Martin Amis is not appearing at Hay until next week, but his new novel was already getting the intelligentsia chattering this weekend. ‘Lionel Asbo: State of Britain’, a grim tale of a violent lottery winning criminal, is under strict embargo until it’s release on Thursday and the Telegraph has paid an undisclosed fortune for the serialisation rights. Numbered and unbound review copies have been kept under lock and key for weeks to protect the exclusive deal, so it was a little unfortunate that three copies of the novel were found in the festival's onsite bookshop on Saturday morning — the day the exclusive extract ran in the the paper.
Salman Rushdie, Ian McEwan and ‘Withnail and I’ director Bruce Robinson held fort while AC Grayling, John Kampfner, super-agent Ed Victor and even the local Tory MP Jessie Norman tore up the dance floor. Despite being on site to promote his Murdoch tome, Labour’s Tom Watson was unable to make the party. His co-author Martin Hickman did though, claiming Watson did not want to come. Presumably accepting such media hospitality would clash with Watson’s new image, which is odd given he used to be famed as a guest at just this sort of event.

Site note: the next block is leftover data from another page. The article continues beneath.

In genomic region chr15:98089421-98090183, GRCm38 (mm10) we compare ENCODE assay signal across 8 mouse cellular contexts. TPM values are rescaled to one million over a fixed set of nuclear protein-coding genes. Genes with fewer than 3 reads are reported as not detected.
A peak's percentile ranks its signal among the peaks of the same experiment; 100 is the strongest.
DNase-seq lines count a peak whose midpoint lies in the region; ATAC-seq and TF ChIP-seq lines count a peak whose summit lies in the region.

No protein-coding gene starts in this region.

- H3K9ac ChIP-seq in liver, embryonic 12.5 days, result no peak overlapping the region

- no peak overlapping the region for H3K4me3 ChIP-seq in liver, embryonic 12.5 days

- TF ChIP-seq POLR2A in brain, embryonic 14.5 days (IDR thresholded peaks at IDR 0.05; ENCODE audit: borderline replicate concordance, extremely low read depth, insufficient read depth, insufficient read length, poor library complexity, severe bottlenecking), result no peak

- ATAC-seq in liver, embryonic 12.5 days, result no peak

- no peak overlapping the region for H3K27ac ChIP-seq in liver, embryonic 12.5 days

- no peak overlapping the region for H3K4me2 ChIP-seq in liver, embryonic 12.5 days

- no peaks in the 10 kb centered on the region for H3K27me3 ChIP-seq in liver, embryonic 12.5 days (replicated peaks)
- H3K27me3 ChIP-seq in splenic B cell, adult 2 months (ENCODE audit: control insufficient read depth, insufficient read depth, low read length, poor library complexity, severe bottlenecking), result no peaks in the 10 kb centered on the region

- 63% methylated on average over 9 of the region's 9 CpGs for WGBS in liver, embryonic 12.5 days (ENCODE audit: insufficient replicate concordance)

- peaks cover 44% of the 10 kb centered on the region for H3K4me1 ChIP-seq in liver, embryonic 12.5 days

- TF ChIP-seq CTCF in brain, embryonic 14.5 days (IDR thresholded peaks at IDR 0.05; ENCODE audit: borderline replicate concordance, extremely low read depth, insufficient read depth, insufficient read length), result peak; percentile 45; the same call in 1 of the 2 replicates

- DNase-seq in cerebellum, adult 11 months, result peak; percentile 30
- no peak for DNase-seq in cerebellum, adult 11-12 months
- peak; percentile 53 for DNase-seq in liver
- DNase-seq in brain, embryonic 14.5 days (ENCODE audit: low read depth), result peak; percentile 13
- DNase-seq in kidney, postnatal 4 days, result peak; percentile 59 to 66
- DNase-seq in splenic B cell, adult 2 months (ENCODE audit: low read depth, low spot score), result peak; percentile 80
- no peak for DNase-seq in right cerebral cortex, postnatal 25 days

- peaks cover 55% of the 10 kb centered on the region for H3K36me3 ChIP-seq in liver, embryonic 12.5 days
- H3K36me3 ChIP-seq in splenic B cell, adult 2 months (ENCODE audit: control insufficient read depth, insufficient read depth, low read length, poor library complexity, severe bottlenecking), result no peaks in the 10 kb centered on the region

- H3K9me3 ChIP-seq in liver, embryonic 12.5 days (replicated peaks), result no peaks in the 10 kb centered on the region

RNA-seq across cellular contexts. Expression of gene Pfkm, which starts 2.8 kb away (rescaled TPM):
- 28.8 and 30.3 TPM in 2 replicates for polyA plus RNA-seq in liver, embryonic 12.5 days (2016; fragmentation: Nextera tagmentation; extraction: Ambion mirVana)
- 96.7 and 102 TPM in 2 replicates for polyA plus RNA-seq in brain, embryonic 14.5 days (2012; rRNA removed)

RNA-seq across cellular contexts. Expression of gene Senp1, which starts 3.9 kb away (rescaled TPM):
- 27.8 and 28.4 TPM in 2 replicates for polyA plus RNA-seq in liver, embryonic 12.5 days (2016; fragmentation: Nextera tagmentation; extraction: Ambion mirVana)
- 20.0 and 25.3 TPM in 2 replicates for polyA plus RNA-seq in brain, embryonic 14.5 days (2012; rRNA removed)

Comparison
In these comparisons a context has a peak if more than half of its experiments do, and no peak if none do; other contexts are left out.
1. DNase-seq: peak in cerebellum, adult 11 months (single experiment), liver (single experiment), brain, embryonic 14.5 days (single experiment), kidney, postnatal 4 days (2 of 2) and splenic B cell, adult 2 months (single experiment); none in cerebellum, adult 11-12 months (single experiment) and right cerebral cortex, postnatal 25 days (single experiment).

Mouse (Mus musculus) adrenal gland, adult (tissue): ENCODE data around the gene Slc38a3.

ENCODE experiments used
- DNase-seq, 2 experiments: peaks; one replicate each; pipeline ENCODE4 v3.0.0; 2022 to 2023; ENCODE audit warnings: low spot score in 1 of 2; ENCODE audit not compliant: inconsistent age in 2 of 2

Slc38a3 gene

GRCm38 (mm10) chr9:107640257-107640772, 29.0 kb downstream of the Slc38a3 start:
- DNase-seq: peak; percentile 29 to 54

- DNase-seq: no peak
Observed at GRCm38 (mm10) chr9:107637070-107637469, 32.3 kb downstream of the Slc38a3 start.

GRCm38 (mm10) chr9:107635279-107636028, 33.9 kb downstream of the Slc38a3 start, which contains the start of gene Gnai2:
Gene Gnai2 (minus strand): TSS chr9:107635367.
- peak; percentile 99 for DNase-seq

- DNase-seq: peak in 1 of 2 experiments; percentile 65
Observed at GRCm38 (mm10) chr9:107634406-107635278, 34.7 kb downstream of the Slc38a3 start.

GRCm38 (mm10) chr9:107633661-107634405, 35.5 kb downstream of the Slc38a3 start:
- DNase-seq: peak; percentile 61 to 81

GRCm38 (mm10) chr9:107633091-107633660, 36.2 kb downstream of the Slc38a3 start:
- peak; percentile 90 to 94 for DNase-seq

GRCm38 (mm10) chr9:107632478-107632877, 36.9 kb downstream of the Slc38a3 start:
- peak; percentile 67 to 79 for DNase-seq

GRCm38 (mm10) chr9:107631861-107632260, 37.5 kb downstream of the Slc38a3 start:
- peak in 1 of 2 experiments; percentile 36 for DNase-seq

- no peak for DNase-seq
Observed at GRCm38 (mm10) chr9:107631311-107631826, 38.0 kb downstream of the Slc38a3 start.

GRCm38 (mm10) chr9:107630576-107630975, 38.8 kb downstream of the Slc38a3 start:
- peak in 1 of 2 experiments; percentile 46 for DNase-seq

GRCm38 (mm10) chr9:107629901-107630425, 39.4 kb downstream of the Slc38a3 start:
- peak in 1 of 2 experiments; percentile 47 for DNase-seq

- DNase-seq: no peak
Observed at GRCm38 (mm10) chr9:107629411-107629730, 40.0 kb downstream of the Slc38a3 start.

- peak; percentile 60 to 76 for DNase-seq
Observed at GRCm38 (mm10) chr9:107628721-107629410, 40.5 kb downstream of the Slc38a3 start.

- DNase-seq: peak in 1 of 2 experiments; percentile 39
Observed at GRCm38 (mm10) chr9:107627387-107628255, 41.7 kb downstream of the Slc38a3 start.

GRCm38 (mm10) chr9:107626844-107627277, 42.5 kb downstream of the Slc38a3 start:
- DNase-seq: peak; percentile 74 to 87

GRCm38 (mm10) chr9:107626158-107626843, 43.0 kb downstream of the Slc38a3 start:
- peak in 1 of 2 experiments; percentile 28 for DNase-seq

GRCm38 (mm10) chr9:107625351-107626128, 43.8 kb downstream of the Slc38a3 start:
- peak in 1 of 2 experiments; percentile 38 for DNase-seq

While Boris spent his time at the festival denying he wanted to be Prime Minister, Labour MP David Lammy was optimistically asked to confirm rumours that he was seeking Labour’s nomination for Mayor of London in 2016. At Hay to promote his book about the riots, the Tottenham MP’s obfuscation was hardly convincing. If he wanted to stamp out the rumours, then Lammy probably should not have spent the entire GQ dinner bending the ear of of Guto Hari, the former City Hall director of communications. I spotted the two deep in conversation for a good hour with Lammy listening intently to the spinner’s words of wisdom.